BY BENJAMIN GOHS & CHRIS FAULKNOR
In his poem Hallowed Ground, Thomas Campbell wrote, “To live in hearts we leave behind is not to die.”
With the recent passing of Ed Vondra, and subsequent community-wide outpouring of grief and fond memories, that sentiment could not be any truer.
“Ed Vondra loved and was loved,”
Scott MacKenzie told the Boyne City Gazette upon reflection. “He was a critical and supportive thread in the fabric of our community. His humble and subtle presence in so many of the meaningful events and institutions so valued by the friends and families of our town was a reassuring force.”
Vondra, who died on Saturday Sept. 26 at the age of 66, was born to Vernon and Anna Marie Vondra, and was the oldest of nine children.
“He was just a very quiet man but spoke volumes,” said Ruth Skop. “He was always good for a hug. He wouldn’t let us out without a hug on Thursdays (at Kiwanis). Even though he sat there so quiet, he made himself present.”
Raised on a dairy farm, Vondra went on to marry Marty Hill on Aug. 5, 1967 at Holy Cross Church in Stockton, Ill.
“Twelve of his 15 years, I was on the school board with him,” said Dr. Richard Mansfield. “He was quiet. But, then he would chime in and you couldn’t really argue with him about anything going on in the school, because he was at all the games and all the events.”
He added, “You couldn’t say something didn’t happen, because he was there. If the politics got heated, he’d just be quiet and let it all get out, then he’d talk.”
Ed and Marty had seven children: daughter Peg (husband Matt and children Adam, Amanda, Noah, and Jacob) son Rick (wife Teri and children Isabelle, Rachel, Hannah, and Henry), son Chuck (wife Theresa and children Emma and Max), son Shawn (wife Stacy and children Sam and Grace), son Andy (wife, Katie and children Nick, Claudia and Conor), son Tim (wife Mandy and children Eli, Deanna and Abigail) and son Damian.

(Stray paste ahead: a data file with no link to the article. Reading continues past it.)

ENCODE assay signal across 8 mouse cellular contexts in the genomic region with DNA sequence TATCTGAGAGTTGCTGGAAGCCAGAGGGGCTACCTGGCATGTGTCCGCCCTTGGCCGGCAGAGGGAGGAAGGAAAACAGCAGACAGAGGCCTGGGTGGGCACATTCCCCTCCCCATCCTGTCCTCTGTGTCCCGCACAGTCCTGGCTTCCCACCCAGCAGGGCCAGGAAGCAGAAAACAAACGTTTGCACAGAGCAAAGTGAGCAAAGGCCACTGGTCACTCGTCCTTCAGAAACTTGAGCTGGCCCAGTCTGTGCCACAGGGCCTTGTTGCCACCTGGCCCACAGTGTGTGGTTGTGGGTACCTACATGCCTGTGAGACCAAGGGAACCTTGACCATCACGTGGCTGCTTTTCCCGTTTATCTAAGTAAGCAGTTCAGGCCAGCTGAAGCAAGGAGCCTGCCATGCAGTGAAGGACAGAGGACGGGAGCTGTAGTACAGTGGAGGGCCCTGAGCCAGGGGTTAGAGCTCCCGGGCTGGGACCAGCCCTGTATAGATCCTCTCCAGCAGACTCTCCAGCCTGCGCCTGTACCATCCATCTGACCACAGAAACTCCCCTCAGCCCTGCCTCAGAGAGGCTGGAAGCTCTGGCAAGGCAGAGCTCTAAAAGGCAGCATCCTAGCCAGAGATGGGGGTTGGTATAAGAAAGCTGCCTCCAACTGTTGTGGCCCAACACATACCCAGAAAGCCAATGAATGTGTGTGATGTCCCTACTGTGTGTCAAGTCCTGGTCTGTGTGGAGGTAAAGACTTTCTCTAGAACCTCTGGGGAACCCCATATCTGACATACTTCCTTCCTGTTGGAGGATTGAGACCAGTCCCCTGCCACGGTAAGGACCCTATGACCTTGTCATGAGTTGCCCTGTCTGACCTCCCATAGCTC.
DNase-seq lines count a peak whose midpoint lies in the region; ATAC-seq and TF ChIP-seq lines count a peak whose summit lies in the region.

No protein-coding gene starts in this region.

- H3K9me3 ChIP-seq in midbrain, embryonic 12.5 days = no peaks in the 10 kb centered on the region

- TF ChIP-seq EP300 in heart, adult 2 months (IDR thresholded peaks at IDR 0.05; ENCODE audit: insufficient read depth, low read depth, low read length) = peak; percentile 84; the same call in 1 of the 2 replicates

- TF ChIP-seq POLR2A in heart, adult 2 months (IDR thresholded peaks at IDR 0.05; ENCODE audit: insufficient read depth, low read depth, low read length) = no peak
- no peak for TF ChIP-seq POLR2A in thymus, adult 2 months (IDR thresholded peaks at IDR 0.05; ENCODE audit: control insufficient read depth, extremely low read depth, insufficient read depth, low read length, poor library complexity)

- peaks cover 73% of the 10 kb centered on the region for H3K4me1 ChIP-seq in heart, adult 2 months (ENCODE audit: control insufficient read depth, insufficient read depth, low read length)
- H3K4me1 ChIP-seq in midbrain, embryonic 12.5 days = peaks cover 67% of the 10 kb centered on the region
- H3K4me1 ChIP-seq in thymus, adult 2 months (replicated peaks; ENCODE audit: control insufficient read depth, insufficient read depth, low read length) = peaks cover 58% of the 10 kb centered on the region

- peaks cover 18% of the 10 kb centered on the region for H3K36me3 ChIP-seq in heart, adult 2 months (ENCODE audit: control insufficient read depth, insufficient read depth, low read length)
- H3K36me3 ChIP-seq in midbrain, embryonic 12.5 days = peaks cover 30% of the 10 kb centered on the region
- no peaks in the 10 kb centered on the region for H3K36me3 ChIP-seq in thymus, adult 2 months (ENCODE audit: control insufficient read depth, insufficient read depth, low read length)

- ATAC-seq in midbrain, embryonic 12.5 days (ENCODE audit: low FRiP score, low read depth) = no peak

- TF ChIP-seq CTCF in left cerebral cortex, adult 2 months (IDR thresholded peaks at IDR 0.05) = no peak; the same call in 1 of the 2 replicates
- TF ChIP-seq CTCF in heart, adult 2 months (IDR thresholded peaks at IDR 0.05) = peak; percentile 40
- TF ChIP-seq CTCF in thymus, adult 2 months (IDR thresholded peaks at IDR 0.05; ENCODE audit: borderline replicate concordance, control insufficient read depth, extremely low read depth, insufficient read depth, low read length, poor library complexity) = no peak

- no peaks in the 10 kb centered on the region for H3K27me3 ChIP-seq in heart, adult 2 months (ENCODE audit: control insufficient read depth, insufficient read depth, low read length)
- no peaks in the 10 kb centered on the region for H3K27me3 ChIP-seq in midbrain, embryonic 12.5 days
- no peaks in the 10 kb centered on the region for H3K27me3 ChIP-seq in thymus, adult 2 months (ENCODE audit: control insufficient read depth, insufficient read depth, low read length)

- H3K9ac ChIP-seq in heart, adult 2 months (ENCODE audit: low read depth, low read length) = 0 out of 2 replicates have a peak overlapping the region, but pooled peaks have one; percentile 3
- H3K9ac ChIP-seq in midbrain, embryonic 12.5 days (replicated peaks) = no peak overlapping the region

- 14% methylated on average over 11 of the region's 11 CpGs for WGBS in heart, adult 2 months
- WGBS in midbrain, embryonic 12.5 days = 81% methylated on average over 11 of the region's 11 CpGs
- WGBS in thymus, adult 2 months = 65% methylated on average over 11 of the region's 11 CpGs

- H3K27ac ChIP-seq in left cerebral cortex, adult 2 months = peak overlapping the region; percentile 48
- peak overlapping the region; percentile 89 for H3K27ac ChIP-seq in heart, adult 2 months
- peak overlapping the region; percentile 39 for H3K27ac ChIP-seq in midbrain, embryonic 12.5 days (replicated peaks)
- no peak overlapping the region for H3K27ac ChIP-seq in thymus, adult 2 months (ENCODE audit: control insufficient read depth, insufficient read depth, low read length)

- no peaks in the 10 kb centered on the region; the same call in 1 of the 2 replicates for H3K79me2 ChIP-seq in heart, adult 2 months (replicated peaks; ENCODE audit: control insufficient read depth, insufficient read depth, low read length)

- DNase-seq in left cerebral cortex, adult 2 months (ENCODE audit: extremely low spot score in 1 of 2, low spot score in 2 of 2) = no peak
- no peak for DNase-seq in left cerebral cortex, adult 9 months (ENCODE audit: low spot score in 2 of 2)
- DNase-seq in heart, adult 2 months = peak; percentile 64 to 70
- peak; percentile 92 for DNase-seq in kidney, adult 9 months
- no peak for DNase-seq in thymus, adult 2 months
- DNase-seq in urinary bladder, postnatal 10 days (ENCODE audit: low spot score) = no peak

“His spiritual and peaceful presence had a calming effect on me and so many others,” said MacKenzie. “His passing has inspired me to become like him, a better listener, to try harder to be in-tune with others’ needs and emotions.”
He added, “We all know there has been great pain and sorrow in Ed’s life, like there is in many of our own lives, but that never stopped Ed from caring about others. I know personally, whenever I have felt stress, or the pressures of some of life’s great challenges, Ed would mysteriously be there and say ‘How ya doing? Everything OK?’ He would be there to listen, and full-heartedly display his model of love and support.”
In the 1970s and early 1980s, Vondra was an owner and broker for the Vondra Agency in Warren, Ill.
A lifelong servant of his fellow man, Vondra involved himself in numerous community service organizations and maintained his life of faith at St. Ann Catholic Church. He also sponsored and volunteered with many programs, including coaching several sports teams.
“One of the things I remember Ed for the most was his listening skills, whether it was in a meeting or on the street,” said Salli Hawkins. “When I couldn’t come for meetings, he’d park his car across from mine and talk to me, and it was always ‘How are you doing?’ and he’d always listen to me.”
She added, “He could always look into me and say, ‘What’s really going on?’ That was really evident, because whenever we’ve had a loss in our club, Ed was there. When we had an open house for my mom, he was going to speak. He was just this calmness that just sat there. As it got dark, we all migrated to the patio. He had us all talking about her. And, when we were done, he summed up everything he heard and everything throughout the day in this beautiful talk, and his listening skills were so acute that he could pull everything together. That’s how he was in the community, just a quiet spirit—even at the school.”